For ‘Continuous Thunder’ – like ‘I Quit Girls’, Post-Nothing’s similarly brooding finale – is hardly a typical Japandroids tune. Grand and stately, King admits that he and Prowse felt “pretty out of our element” when it came to writing and recording it, though it was born out of a desire to end the album in “an ‘end-of-album’ kind of way.” Asked whether it is a direction he would like to take in the future, he hesitates (something he doesn’t do very often) before answering:
“I would like to try and explore that side of the band more. I think that the downside of it is that it can make for a less devastating live performance. There’s no question that when we perform that song, it’s not quite the same as watching us perform one of the other songs that’s really intense and really fast, but having said that, a lot of people really like that song because it is different, because it is slower and it has a different kind of feel to it. I think that it’s almost like a first step.
“Around the time we were working on the record, which we did in Nashville for most of 2011, one of the more modern bands that I was really into was the National. That song is my attempt to try and write a type of song like the National would write. It’s not slow, but it’s not fast; it has a build element in it; there’s a part when it all comes in. That was my attempt to mimic their kind of songwriting, I guess. Filtered through our own band’s.”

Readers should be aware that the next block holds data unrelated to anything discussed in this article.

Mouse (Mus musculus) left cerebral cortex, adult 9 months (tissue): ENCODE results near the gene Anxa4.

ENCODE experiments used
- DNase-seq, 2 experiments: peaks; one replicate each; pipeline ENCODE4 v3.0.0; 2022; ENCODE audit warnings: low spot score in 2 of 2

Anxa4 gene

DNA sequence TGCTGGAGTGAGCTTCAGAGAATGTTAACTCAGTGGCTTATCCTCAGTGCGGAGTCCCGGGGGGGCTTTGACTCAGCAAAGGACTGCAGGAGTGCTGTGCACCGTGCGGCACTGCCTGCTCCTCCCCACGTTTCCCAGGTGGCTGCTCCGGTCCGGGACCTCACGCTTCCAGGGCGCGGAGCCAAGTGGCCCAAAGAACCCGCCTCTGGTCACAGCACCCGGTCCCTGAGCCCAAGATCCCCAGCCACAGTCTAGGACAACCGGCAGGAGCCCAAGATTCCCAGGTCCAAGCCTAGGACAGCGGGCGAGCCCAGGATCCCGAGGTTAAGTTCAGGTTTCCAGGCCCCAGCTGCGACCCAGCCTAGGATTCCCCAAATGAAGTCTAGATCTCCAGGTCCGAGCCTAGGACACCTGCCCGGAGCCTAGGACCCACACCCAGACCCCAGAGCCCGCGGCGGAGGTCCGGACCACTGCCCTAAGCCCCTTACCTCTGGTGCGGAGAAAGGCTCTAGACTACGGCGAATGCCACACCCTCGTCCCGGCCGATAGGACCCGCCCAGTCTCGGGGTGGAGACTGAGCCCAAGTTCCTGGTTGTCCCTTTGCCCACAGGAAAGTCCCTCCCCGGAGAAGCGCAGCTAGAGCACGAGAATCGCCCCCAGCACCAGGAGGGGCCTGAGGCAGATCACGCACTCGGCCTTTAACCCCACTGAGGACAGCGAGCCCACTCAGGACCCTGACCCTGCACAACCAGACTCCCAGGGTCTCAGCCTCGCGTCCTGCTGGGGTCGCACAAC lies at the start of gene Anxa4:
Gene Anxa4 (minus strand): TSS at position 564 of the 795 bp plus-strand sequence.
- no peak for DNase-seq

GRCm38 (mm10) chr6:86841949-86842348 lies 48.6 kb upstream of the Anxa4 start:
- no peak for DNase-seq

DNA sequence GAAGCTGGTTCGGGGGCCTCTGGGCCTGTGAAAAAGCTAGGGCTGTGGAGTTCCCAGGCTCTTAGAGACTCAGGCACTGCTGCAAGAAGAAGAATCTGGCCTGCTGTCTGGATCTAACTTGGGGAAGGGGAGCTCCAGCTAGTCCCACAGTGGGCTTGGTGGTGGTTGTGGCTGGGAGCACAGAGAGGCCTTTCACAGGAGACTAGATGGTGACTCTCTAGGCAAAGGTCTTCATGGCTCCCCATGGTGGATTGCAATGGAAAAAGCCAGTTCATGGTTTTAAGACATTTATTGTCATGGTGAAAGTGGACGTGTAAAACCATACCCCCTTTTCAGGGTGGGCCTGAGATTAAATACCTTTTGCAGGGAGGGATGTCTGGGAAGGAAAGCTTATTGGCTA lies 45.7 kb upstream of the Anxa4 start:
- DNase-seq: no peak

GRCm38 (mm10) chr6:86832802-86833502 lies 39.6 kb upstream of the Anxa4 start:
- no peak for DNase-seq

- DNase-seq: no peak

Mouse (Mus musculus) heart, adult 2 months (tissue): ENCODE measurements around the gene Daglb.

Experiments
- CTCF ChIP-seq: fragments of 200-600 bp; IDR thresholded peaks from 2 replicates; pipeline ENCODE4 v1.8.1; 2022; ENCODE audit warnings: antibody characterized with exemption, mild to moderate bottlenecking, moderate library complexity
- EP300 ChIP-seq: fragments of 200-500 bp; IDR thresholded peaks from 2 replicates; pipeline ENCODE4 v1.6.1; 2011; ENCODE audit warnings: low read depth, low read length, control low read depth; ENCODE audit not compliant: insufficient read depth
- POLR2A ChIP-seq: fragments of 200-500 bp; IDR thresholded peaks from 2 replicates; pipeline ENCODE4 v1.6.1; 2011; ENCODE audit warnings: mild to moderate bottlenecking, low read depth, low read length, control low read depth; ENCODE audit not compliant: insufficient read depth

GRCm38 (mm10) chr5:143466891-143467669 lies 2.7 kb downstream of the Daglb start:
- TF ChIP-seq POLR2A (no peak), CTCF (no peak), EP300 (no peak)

No doubt what has endeared Japandroids’ songs to so many is the manner in which they capture the kind of breathless emotion that most of us have felt at some point in our life, and that most of us associate with being younger: when friends, girls, music and the pursuit of a good time are all that is really important in this world, and the very concept that things might not always be this way is frankly unimaginable. It is not a melancholy kind of nostalgia, though; that line at the top of this interview seems almost naked divorced from the triumphant cries, cascades of distortion and battered drums that surround it on record, and King is quick to dispel any notions of introspection.